2019 Startup Internship Reflection: Neuroview, Tiger Wu

Internship Location: Neuroview

My name is Tiger Wu, and I am a fourth-year computer science student in the UVA School of Engineering. For this semester, I am interning part-time with Neuroview, a start-up in Charlottesville that develops machine learning algorithms for detecting stroke, multiple sclerosis, and other neurological diseases. People with neurological diseases can show symptoms of their disease through their facial expressions. Neuroview aims to build an application that records videos of users’ facial expressions and accurately determine which users have neurological diseases. A machine learning algorithm for this problem would need to train on many videos of people making facial expressions. 

In machine learning, data collection is a crucial step, and some may argue that good quality data is more important than a superior algorithm. I am tasked with designing, implementing, and maintaining the front-end components for the Neuroview site used for recording videos. For the first couple of weeks of my internship, I used NodeJS, Javascript, HTML, CSS, and Handlebars to format web pages for the site that collects data. I coordinate with my supervisor via Google Hangouts, and we use Github to share code. Every week or so, we would meet over Google Hangouts to discuss ideas for how the web pages should look, and I would implement our ideas afterwards.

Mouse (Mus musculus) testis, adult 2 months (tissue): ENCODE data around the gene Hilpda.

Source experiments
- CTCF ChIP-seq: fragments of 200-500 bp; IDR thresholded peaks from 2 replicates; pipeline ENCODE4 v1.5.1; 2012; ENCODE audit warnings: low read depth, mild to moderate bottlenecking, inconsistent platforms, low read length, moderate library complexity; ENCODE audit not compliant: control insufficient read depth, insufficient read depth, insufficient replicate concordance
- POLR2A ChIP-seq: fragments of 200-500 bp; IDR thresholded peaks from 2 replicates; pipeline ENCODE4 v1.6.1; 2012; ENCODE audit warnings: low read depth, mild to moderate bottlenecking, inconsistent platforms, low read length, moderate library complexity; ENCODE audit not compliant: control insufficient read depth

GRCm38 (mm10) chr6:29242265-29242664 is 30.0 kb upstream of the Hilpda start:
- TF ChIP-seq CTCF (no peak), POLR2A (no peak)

When a user first visits the web site, the user is taken to a page with text containing Neuroview’s mission and terms-and-conditions. Once the user accepts the conditions, the user is taken to a page that records the videos. The website uses the recorder and video camera from the user’s machine to capture the movements of the user’s facial expressions. The page for recording videos contains two video frames: one for showing a video that demonstrates what facial expressions to make, and one for showing the user what the camera sees. On that same page, there is also a list of detailed instructions for how the applet should be used.

Once the user is ready to record, they may press the record button which would give a three-second delay. In the window that shows what the camera sees, a counter for the delay is displayed. Once the countdown is finished, the user may proceed to make the facial expressions demonstrated in the instructional video. This page has a timer that automatically ends the recording session after a specified amount of time, and this functionality is implemented in the Javascript code. A unique id is assigned to the recording session, and the recorded video is sent to the back-end database. 

Moving forward, we may add security features to our site to keep out malicious users. We may consider adding a captcha on the first page for validating human users, and we may also add a more robust method for accepting terms and conditions. Furthermore, we may also redesign the recorder page to make it foolproof and more user-friendly. For example, a user might not finish making the facial expressions within the time limit. However, if we permit users to stop and start the recorder manually, some videos may take up more storage than necessary.